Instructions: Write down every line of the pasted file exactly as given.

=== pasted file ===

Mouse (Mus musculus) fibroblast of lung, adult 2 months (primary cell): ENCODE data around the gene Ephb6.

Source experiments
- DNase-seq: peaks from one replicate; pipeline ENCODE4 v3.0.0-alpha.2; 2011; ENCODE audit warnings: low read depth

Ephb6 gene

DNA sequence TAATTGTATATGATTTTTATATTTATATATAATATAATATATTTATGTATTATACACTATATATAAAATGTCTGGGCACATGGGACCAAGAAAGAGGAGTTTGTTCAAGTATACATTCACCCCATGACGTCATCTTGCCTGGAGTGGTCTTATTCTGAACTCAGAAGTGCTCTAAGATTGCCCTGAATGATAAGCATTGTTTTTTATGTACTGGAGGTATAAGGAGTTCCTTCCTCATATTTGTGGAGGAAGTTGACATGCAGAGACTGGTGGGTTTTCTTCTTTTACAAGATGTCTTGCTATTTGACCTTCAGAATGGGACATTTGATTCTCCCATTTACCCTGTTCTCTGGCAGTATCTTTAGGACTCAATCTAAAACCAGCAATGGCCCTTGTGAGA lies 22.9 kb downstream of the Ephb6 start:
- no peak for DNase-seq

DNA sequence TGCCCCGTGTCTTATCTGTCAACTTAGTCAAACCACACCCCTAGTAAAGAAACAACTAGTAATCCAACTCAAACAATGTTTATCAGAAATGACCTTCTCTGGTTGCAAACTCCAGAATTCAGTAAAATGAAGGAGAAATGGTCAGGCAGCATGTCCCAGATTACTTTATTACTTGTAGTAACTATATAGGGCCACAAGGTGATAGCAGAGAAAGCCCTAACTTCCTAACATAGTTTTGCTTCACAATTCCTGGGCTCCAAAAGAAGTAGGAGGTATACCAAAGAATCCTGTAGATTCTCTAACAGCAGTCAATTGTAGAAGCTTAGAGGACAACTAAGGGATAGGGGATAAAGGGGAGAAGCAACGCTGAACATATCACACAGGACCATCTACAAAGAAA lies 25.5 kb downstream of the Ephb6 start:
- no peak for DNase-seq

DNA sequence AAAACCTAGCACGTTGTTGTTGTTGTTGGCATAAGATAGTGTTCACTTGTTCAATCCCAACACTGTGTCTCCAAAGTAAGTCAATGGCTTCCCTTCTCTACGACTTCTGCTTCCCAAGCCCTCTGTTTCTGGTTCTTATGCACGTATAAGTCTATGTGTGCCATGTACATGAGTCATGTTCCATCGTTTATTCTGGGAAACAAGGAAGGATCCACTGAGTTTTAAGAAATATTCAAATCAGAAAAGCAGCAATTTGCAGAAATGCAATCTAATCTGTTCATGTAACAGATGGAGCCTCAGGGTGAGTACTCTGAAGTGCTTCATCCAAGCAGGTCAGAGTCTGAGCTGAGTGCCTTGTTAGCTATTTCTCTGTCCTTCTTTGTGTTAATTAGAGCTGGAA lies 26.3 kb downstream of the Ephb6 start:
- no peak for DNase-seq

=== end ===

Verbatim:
Mouse (Mus musculus) fibroblast of lung, adult 2 months (primary cell): ENCODE data around the gene Ephb6.

Source experiments
- DNase-seq: peaks from one replicate; pipeline ENCODE4 v3.0.0-alpha.2; 2011; ENCODE audit warnings: low read depth

Ephb6 gene

DNA sequence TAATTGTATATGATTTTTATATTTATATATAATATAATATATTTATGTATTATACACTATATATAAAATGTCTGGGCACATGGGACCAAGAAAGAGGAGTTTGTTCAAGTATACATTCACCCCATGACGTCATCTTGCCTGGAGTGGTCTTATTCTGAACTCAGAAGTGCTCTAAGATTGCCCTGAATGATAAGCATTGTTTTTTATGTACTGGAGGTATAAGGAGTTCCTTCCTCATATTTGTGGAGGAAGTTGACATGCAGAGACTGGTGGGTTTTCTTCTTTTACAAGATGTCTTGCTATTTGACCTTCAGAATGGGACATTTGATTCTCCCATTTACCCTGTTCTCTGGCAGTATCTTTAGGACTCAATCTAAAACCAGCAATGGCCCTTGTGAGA lies 22.9 kb downstream of the Ephb6 start:
- no peak for DNase-seq

DNA sequence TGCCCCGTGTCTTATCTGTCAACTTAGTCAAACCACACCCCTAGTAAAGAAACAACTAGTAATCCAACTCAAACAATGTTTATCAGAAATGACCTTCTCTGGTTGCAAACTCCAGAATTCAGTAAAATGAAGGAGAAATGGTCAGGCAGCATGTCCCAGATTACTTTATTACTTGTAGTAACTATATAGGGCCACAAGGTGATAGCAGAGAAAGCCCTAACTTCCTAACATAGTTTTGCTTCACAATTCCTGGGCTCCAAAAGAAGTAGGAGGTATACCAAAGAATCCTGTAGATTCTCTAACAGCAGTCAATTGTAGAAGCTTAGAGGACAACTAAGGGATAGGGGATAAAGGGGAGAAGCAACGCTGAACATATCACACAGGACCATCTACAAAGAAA lies 25.5 kb downstream of the Ephb6 start:
- no peak for DNase-seq

DNA sequence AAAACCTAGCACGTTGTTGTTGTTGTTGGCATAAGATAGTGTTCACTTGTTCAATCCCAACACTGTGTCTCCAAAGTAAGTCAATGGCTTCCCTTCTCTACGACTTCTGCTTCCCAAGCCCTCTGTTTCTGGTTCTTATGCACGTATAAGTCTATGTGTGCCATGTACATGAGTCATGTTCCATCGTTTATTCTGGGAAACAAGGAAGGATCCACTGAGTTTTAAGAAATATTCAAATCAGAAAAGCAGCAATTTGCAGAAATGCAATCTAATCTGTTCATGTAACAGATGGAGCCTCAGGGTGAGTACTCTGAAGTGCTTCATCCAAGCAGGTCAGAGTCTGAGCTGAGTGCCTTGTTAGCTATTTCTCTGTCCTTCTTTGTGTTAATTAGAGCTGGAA lies 26.3 kb downstream of the Ephb6 start:
- no peak for DNase-seq